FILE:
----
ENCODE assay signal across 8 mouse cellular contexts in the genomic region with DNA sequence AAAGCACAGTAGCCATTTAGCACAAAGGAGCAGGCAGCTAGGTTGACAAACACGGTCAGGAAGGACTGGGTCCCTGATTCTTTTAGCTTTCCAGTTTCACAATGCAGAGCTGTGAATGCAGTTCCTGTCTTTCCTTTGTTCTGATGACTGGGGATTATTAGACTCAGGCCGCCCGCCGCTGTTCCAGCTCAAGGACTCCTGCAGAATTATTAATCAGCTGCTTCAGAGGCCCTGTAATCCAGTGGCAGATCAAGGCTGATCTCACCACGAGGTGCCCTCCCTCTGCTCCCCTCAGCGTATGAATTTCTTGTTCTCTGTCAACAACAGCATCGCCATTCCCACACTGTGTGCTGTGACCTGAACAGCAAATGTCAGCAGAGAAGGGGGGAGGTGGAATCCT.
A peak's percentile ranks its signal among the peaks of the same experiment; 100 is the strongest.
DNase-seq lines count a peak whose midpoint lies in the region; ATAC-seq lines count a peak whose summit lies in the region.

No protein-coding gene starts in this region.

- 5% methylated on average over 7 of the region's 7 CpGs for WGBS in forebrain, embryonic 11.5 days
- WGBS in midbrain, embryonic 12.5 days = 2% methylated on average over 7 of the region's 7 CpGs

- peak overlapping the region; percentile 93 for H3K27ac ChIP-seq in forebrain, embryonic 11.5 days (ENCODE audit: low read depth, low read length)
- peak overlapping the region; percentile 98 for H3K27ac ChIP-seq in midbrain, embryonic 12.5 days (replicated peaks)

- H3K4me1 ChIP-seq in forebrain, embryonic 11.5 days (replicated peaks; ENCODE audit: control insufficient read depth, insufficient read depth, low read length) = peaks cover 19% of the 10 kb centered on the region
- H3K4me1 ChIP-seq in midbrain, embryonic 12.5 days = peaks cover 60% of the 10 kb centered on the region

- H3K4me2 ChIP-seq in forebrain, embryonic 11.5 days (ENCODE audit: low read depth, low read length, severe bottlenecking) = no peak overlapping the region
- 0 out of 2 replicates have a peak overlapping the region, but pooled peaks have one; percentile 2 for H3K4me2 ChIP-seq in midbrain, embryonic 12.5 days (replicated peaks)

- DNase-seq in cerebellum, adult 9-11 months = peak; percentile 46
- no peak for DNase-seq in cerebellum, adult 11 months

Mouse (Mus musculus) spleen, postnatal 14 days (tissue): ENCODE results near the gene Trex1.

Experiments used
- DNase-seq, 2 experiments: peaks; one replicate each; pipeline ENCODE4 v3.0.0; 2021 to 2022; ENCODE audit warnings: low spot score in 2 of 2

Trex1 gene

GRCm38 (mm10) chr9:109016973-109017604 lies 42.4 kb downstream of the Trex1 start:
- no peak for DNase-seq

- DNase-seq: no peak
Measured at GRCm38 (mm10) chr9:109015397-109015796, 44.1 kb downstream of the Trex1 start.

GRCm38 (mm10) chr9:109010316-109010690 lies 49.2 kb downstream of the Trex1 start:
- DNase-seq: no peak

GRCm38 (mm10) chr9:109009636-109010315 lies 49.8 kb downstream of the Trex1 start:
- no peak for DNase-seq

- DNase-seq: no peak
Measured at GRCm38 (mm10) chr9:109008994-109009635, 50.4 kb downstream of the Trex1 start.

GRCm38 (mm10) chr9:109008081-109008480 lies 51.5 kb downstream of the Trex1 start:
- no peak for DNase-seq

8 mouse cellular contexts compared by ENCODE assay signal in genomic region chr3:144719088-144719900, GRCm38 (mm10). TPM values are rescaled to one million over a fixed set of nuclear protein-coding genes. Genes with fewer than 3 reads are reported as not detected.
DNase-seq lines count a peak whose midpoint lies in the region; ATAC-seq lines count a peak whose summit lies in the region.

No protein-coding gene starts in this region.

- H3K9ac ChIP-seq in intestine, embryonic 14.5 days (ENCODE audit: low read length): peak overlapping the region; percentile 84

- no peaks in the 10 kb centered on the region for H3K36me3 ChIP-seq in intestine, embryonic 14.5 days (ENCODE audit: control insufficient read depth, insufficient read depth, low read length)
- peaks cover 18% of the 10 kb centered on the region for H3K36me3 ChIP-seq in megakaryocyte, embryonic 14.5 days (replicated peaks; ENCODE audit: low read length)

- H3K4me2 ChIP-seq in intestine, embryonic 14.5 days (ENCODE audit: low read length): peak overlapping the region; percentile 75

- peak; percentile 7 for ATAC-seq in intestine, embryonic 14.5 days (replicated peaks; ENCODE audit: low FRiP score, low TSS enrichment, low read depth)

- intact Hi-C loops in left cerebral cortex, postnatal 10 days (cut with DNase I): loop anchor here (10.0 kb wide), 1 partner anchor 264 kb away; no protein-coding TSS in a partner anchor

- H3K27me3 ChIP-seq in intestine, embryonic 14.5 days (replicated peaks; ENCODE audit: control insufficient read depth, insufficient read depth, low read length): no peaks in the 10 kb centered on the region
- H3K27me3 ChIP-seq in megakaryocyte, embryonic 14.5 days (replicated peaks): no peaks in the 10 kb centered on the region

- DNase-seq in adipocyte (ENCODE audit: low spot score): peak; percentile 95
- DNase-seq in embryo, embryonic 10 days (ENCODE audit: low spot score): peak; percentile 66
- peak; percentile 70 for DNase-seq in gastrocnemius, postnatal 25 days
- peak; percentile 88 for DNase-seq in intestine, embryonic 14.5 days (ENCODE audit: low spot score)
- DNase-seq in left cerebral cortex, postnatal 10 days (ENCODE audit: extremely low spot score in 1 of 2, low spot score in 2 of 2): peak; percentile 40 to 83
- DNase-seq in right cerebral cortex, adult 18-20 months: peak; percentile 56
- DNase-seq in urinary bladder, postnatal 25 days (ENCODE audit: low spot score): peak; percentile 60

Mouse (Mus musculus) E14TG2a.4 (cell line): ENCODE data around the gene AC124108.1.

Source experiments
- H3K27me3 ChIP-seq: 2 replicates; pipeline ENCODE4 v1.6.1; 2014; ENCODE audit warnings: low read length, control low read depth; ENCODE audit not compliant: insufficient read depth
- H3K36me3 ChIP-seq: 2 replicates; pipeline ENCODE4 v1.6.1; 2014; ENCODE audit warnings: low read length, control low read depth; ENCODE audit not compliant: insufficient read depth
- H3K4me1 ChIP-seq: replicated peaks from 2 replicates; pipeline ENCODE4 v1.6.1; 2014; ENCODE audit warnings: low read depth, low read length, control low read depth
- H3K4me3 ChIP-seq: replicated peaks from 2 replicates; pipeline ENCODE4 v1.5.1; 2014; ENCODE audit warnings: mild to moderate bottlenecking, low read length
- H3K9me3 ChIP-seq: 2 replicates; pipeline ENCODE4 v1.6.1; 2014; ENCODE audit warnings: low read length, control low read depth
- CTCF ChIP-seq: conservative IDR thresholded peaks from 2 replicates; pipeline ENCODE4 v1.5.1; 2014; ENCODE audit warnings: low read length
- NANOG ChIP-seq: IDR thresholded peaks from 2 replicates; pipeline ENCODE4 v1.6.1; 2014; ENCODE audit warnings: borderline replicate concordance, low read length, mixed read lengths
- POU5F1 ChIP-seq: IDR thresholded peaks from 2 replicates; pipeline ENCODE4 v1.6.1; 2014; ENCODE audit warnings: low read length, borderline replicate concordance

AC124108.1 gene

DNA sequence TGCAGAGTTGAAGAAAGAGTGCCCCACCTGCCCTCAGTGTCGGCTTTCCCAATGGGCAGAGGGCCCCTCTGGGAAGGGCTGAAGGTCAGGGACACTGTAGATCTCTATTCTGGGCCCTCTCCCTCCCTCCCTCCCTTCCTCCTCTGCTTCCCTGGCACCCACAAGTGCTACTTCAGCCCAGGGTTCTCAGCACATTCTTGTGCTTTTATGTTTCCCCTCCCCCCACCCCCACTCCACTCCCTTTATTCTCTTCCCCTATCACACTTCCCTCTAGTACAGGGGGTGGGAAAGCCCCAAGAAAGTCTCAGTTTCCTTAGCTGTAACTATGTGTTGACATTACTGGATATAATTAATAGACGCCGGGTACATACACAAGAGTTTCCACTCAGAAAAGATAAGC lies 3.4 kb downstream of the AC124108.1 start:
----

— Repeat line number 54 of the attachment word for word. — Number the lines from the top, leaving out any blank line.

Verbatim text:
- H3K4me3 ChIP-seq: replicated peaks from 2 replicates; pipeline ENCODE4 v1.5.1; 2014; ENCODE audit warnings: mild to moderate bottlenecking, low read length